This is Our Most Detailed View Ever of a Sunspot

An approximately 16,000-km-wide active sunspot region imaged by the Inouye Solar Telescope on January 28, 2020. Credit: NSO/AURA/NSF

Captured on January 28, 2020, this is the first image of a sunspot by the National Science Foundation’s Inouye Solar Telescope located near the summit of Haleakalā in Maui, Hawaiʻi. The image reveals striking details of the sunspot’s structure as seen at the Sun’s surface, and has over twice the detail previously achieved by any other observatory!

“The sunspot image achieves a spatial resolution about 2.5 times higher than ever previously achieved, showing magnetic structures as small as 20 kilometers on the surface of the sun.”

Dr. Thomas Rimmele, associate director at the National Solar Observatory

The image reveals striking details of the sunspot’s structure as seen at the Sun’s surface. The streaky appearance of hot and cool gas spidering out from the darker center is the result of sculpting by a convergence of intense magnetic fields and hot gasses boiling up from below.

Learn more about sunspots here.

Below is an animation of the sunspot comprising about one and a half minutes of real time. The motions of photospheric structures are very subtle at that short span, but you can discern it if you expand to full screen and enable HD:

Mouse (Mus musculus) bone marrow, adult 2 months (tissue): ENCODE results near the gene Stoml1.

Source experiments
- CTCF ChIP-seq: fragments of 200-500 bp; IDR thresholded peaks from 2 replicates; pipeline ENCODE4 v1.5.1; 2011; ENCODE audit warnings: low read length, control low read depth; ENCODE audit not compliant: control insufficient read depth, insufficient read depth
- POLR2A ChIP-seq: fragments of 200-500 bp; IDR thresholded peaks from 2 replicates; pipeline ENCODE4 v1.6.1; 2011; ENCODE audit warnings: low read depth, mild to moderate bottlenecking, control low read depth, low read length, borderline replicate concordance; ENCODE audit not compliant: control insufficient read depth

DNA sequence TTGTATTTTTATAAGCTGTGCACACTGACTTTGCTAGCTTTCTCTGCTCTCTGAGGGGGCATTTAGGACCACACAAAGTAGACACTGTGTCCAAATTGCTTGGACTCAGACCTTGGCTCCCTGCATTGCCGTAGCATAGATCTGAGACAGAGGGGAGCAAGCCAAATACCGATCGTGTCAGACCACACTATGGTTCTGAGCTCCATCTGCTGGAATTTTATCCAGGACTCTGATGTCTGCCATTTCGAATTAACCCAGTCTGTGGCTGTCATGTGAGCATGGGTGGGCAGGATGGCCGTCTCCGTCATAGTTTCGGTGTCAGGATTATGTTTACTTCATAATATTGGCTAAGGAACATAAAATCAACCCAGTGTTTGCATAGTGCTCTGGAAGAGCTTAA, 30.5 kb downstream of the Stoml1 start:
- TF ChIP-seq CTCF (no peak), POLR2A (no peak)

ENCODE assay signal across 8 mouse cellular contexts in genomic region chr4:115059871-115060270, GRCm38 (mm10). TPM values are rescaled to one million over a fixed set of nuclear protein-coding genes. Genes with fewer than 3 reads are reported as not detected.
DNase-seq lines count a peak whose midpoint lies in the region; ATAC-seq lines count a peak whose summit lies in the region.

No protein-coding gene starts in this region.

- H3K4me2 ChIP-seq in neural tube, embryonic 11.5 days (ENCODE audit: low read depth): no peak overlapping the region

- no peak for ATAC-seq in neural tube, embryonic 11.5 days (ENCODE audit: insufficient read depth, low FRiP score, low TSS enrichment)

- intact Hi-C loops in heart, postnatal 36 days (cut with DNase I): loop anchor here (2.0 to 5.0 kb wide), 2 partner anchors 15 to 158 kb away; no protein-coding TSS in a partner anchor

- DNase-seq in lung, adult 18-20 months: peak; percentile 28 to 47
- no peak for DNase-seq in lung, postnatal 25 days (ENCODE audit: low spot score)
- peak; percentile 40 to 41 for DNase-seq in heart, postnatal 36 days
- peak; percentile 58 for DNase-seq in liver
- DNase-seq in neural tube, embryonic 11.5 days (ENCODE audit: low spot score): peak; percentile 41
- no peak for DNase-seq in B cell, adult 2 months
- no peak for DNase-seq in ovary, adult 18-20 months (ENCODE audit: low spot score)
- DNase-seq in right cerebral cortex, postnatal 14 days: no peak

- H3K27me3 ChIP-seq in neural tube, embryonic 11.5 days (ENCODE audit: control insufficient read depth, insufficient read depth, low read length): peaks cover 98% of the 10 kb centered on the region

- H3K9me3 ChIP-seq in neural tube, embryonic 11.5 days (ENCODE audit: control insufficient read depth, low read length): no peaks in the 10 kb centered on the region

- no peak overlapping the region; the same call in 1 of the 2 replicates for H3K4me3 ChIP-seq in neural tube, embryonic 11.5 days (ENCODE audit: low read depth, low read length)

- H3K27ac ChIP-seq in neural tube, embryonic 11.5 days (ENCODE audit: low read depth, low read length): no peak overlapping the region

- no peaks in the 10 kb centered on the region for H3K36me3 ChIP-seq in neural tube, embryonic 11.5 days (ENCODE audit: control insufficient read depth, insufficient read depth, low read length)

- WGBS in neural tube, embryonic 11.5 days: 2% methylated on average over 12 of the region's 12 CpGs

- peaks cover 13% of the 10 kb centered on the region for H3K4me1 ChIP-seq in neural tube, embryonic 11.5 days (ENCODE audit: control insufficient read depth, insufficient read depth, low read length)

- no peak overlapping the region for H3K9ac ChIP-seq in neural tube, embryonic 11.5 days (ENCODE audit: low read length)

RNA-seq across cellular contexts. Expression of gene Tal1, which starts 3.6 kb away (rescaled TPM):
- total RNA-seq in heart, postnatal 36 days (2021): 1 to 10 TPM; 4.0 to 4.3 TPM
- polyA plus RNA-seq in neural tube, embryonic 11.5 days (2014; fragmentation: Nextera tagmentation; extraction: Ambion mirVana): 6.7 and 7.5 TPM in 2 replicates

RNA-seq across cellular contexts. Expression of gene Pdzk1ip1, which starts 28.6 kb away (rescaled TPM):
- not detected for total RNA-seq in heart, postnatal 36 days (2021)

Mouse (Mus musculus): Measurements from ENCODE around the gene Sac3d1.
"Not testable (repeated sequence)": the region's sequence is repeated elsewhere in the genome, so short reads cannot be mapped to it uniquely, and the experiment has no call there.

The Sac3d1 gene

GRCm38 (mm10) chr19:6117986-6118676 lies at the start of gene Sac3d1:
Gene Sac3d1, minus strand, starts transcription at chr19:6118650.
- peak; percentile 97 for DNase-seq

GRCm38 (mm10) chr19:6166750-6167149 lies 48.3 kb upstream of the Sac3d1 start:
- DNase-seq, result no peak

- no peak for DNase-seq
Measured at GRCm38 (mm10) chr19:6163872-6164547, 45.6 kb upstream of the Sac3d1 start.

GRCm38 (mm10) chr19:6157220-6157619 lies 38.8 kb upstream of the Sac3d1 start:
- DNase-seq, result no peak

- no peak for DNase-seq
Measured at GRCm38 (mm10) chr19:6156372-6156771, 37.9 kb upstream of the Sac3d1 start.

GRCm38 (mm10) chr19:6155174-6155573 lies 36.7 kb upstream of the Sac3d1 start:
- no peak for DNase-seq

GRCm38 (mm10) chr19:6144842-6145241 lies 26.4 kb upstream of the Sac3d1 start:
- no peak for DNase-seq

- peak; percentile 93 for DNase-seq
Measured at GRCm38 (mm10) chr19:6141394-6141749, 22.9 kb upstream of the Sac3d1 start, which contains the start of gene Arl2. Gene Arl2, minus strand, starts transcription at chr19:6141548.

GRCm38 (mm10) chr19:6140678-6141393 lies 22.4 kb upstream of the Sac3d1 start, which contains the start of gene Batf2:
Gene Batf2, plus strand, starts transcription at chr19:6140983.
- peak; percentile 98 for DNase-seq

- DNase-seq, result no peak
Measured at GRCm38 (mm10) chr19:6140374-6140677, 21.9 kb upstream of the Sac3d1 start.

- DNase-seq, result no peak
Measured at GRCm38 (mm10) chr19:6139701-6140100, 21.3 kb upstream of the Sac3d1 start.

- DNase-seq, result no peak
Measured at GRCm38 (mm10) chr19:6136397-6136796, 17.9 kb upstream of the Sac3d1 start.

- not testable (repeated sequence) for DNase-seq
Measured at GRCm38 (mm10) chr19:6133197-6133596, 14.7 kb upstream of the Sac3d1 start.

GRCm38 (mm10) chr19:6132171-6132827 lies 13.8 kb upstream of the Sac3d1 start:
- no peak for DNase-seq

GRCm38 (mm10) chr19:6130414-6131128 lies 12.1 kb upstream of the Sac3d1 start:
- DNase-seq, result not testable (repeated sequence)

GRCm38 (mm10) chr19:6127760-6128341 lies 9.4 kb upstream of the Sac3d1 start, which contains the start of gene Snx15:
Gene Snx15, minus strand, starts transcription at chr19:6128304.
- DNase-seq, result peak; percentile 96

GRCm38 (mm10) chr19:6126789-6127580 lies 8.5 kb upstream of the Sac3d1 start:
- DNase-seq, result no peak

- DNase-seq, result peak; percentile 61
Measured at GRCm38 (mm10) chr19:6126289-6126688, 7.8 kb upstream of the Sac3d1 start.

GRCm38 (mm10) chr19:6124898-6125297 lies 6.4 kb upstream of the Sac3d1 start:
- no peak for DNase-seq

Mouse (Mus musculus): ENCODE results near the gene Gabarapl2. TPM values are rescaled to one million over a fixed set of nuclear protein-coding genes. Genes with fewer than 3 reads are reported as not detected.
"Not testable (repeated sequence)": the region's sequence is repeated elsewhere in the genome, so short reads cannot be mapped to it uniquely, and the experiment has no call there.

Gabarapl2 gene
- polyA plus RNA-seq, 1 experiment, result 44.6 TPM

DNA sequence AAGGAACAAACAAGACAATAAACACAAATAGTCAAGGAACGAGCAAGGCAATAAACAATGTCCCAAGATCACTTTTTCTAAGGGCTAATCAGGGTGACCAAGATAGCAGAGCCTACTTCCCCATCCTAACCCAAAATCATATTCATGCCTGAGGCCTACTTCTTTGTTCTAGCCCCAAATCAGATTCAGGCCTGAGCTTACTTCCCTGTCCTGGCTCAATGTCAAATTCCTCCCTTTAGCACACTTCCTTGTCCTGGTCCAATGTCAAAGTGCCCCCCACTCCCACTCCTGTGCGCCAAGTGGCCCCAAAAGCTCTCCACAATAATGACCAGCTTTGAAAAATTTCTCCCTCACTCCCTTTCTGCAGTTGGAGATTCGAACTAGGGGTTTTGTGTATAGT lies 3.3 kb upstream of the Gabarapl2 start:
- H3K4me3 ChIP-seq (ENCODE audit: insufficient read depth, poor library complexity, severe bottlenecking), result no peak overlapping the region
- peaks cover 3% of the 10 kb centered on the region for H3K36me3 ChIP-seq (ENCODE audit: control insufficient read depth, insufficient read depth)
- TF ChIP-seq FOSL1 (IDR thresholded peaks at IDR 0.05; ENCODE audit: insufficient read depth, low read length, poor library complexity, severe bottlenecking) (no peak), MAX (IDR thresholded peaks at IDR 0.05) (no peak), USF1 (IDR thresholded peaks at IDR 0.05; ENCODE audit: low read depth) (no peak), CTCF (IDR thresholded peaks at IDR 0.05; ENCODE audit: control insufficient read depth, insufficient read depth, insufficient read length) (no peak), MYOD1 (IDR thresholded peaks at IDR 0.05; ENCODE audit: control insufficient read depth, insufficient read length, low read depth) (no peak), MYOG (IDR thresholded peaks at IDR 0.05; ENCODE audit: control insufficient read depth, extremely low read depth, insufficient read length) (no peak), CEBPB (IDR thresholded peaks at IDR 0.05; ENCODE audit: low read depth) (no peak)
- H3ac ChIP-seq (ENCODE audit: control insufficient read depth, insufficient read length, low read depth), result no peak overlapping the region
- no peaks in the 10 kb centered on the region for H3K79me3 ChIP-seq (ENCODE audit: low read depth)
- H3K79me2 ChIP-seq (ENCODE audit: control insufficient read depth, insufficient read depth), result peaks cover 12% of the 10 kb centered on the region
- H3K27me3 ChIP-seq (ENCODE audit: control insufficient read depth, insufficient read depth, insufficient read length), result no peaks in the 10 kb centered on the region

This sunspot, measuring about 10,000 miles across in its entirety, is just a tiny part of the Sun. But it’s large enough that our 7,917-mile-wide Earth could easily fit inside.

Sunspots are the most visible representation of solar activity. Scientists know that the more sunspots that are visible on the Sun, the more active the Sun is. The Sun reached solar minimum, the time of fewest sunspots during its 11-year solar cycle, in December 2019. This sunspot was one of the first of the new solar cycle. Solar maximum for the current solar cycle is predicted in mid-2025.

Source/read the full press release for this image here.

The Inouye Solar Telescope is located on land of spiritual and cultural significance to Native Hawaiian people.  The use of this important site to further scientific knowledge is done so with appreciation and respect. Construction on the telescope began in 2013 and is slated to be completed in 2021.


  1. Yl says:

    Hi, hello, everything you post is true? (from space) I just didn’t understand the image of the moon flatned or as non-round :s


    1. Jason Major says:

      Yes it’s all true, at least as far as we know at the time. The flattened-looking Moon was a result of light refraction through Earth’s atmosphere.


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